Educational Aspirations, Expectations, and Realities for Middle-Income Families

Shelley Pacholok, University of British Columbia, Okanagan
Laura Napolitano, University of Pennsylvania
Publication Date:
Jan 2013
Published In:
Project Programs:
Social, Political, and Economic Inequality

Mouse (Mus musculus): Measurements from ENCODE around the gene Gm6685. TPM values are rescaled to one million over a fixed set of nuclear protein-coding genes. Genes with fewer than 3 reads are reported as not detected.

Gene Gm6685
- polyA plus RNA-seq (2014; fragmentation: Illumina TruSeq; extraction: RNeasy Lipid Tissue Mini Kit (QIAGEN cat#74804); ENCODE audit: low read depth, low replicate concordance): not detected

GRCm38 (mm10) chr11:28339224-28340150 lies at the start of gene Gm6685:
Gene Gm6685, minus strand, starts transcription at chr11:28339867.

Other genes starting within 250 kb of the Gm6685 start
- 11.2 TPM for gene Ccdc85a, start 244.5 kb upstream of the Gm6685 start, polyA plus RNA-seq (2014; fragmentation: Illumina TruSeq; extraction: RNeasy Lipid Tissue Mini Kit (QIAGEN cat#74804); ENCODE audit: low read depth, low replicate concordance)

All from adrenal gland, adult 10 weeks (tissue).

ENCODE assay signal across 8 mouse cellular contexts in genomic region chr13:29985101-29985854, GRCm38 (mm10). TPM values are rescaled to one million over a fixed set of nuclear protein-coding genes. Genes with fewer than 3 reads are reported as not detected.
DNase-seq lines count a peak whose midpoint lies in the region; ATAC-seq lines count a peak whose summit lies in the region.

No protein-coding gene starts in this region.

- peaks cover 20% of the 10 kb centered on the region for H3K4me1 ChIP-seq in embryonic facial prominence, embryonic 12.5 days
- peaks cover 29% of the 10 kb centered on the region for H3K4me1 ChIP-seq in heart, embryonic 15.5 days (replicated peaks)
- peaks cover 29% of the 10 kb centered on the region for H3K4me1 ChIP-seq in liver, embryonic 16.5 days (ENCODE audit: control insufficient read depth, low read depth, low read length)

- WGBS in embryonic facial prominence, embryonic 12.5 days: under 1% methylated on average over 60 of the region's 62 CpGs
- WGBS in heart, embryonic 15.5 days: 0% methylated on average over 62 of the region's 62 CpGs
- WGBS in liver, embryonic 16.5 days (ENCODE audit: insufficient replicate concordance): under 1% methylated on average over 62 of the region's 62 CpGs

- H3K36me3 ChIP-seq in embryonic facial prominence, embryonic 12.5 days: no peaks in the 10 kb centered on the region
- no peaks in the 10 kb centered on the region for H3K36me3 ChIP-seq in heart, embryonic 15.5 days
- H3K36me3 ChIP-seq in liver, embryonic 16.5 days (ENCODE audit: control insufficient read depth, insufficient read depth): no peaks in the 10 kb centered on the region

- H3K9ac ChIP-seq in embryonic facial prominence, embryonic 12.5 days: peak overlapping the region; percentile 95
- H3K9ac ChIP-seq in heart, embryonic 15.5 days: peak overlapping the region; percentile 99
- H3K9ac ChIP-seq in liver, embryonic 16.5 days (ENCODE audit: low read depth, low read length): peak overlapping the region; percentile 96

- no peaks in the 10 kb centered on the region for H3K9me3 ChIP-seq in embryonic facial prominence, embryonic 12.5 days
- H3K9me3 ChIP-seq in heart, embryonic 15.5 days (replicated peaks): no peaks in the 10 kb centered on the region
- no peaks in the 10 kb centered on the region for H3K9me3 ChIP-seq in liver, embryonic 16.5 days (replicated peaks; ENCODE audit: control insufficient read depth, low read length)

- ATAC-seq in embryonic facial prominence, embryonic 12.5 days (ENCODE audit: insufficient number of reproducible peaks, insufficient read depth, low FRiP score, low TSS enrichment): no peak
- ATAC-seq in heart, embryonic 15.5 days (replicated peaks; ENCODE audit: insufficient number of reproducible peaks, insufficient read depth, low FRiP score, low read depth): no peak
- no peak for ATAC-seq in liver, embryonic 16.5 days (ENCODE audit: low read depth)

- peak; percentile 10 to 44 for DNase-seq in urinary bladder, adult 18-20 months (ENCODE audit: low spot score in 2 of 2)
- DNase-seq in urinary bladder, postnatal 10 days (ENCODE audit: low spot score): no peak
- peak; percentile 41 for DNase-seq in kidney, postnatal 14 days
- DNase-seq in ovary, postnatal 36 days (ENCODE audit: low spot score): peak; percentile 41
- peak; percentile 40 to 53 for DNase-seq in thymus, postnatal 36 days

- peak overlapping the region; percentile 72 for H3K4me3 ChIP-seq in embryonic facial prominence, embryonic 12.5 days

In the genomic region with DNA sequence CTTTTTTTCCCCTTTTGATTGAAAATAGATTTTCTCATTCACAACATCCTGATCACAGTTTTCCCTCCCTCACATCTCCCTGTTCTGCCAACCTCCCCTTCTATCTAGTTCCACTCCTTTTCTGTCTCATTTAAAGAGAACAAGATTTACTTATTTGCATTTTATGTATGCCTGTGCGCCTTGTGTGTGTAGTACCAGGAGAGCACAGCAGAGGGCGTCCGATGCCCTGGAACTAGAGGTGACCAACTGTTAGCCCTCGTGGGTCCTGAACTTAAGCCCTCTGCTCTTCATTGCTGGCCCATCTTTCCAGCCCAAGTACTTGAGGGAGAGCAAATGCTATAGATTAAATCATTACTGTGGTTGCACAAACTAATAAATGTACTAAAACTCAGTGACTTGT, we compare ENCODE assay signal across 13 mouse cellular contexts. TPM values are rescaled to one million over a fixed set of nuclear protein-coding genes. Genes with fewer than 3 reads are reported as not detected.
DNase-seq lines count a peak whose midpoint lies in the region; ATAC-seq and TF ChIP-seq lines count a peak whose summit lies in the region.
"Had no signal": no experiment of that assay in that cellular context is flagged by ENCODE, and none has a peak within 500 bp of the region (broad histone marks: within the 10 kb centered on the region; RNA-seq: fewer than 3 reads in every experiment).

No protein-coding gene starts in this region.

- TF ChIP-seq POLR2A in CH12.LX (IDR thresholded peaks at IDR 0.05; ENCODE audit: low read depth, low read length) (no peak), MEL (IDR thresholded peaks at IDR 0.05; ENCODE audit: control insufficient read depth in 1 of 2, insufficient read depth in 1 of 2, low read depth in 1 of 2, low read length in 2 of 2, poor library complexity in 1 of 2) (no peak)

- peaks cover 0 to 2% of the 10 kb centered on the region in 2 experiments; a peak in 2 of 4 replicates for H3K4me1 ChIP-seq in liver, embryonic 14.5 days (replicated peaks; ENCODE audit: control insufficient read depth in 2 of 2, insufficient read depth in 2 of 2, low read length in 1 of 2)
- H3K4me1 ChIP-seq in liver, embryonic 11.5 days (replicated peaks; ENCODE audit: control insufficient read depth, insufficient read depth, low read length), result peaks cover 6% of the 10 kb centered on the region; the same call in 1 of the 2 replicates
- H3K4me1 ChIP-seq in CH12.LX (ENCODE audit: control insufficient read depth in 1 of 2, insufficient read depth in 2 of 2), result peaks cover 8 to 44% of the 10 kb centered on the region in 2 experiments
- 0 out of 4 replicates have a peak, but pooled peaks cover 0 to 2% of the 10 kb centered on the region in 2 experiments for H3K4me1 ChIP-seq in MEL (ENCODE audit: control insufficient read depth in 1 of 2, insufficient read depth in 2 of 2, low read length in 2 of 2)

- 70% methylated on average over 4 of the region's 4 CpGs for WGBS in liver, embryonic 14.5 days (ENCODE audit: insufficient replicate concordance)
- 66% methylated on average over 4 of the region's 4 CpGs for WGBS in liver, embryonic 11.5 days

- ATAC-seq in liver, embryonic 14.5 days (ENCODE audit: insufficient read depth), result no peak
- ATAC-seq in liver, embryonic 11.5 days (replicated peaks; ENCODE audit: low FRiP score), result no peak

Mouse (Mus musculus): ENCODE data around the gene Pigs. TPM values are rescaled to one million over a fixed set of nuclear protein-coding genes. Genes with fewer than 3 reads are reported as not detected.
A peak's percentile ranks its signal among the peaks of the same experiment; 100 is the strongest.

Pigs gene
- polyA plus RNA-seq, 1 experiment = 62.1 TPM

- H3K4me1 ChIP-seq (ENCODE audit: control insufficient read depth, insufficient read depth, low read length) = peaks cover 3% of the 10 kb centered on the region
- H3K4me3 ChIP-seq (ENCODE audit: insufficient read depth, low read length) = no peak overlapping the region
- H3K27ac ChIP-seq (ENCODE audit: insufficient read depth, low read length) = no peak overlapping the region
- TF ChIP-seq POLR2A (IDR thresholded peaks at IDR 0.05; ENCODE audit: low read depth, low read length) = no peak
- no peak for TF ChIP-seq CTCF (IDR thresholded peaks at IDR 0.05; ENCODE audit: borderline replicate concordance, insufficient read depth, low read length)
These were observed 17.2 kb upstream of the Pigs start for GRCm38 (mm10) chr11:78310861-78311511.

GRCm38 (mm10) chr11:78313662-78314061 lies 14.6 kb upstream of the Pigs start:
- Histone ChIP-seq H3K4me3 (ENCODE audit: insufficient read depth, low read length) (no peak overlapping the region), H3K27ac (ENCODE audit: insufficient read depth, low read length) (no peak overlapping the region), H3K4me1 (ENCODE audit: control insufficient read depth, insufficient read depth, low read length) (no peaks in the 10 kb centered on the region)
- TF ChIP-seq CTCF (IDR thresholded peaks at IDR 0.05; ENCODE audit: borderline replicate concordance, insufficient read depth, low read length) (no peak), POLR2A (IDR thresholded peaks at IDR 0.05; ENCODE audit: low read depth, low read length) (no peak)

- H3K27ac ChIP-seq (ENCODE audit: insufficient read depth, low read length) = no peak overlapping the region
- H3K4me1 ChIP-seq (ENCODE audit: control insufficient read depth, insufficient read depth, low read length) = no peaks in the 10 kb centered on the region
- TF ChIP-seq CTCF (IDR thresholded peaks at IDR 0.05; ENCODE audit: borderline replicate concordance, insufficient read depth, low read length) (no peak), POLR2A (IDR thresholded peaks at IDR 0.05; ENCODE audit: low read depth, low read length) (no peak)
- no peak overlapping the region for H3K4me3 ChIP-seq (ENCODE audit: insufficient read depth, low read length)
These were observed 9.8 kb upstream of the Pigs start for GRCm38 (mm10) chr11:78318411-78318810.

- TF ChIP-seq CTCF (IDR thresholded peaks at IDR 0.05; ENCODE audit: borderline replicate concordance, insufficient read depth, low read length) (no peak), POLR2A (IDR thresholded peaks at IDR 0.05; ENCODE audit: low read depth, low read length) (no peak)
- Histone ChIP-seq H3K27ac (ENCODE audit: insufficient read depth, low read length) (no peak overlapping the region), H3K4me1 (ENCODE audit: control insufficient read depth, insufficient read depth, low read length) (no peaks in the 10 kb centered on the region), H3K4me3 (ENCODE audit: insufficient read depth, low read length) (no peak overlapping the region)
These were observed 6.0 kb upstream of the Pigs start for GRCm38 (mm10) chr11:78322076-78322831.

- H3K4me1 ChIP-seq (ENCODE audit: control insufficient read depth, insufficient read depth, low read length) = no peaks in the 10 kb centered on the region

Although most Americans agree that postsecondary education is the clearest path to later financial security, many families have trouble saving money to help their children in this process. This article focuses on the struggles of middle-income families as they attempt to negotiate their daily financial realities with their aspirations for their children’s postsecondary education. In particular, the article examines the discord between the high educational aspirations these middle-income families have for their children and their daily financial constraints. We do so by analyzing in-depth interviews with 31 middle-income families living in the greater Philadelphia area. The middle-income parents in our sample are acutely aware of the importance of college for their children’s upward mobility, and they ideally would like to support their children in this pursuit. However, their current financial insecurity, their lack of government support, and the rising costs of college make preparing for this dream increasingly difficult.


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